A Good Woman Is Hard To Find


Reviewed by: Jennie Kermode

A Good Woman Is Hard To Find
"Beautifully observed and with a terrific central performance from Bolger, this is a film that takes a simple story and gives it real power." | Photo: Courtesy of Fantasia International Film Festival

Cinematic events like the Fantasia International Film Festival, where this film screened, are a mystery to some. Why would anyone seek out the chance to watch horror when there's so much of it in the world already? For Sarah (Sarah Bolger) it's part of everyday life. Her husband was stabbed to death not long ago and her young son, who was with him at the time, hasn't spoken since. The police are no help, quick to blame her for her own troubles. She was a wee daughter to look after too, and a mother who's still angry at her for every marrying the man she loved, insisting that he was a drug dealer. All Sarah wants is a normal life and a decent chance for her kids, but that's hard to find - even before brash young thief Tito (Andrew Simpson) breaks into her flat and decides to use it as a stash house for the drugs he's stolen from a local gang boss.

Tito is a threat but he's also an opportunity. Sarah figures that she might be able to extract information from him that will help her find out what really happened to her man, and find his killer. But Tito is unstable and dangerous and Sarah is alone in the world. She can't even go to the supermarket without people trying to prey on her. Behind a plot focused on gang violence is an acutely observed landscape of day to day horror, of what it does to people - especially women and those men unable to defend themselves physically - to live in poverty on housing estates that wider society has given up on. Sarah has learned to keep her head down to try and survive. She has been taught to be a victim. The visiting social worker doesn't have to mention it directly for us to recognise the threat that her children will be taken away from her. Even a broken window is assumed to be her fault, her responsibility - there's no meaningful offer of help.

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The steely courage that it takes to fight back in this situation make Sarah an awe-inspiring character to watch - and yet one who many viewers who have lived in poverty will relate to. She's never overblown and there's never any sense of bravado. The terror she expresses as she tries (sometimes physically) to shield her children feels absolutely real. Her natural instinct is to avoid conflict and all forms of related unpleasantness, and when she does what she has to to protect those she loves, we never get the impression that she has undergone a mental shift, that it has become easy for her.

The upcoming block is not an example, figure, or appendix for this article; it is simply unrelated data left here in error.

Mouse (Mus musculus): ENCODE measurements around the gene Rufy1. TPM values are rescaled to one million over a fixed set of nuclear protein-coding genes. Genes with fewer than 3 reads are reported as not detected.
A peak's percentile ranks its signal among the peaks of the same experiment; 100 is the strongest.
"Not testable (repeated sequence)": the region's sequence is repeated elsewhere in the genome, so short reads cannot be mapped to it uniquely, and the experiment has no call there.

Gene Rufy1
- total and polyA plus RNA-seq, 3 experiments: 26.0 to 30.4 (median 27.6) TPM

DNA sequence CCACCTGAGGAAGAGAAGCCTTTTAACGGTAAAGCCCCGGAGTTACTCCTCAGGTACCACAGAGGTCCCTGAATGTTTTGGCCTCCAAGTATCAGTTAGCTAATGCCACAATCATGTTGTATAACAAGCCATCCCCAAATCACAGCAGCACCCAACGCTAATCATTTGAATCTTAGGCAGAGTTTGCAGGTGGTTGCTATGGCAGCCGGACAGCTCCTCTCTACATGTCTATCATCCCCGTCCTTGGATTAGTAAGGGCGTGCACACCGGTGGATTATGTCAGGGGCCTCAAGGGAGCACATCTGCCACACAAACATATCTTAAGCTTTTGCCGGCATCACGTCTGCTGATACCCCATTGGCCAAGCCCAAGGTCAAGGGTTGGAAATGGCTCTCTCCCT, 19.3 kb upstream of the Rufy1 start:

Beautifully observed and with a terrific central performance from Bolger, this is a film that takes a simple story and gives it real power. Director Abner Pastoll builds up the tension masterfully, with most of the action focused around Sarah's small flat, on the ground floor, with glass panelled doors and thin walls - impossible to defend. The complicated relationship between Sarah and her mother is beautifully drawn and even Tito gets his moments of humanity, or at least moments when his naivety becomes so obvious that it's impossible not to pity the person he might have been had he grown up in better circumstances. Entrenched social misogyny has clearly damaged him as well as the women in the film, and is part of a patchwork of learned behaviours that seem to cut short everybody's chances. Everybody seems to have got through life by making ugly compromises, and it's when Sarah finds that she no longer has room for compromise that the film shifts gears.

A worthy follow-up to the underrated Road Games, A Good Woman Is Hard To Find may leave some viewers looking at single mothers on housing estates with a new respect.

Reviewed on: 22 Jul 2019
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A recently widowed young mother will go to any lengths to protect her children as she seeks the truth behind her husband's murder.
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Director: Abner Pastoll

Writer: Roland Blaney

Starring: Sarah Bolger, Edward Hogg, Andrew Simpson

Year: 2019

Runtime: 97 minutes

Country: UK, Belgium, Ireland

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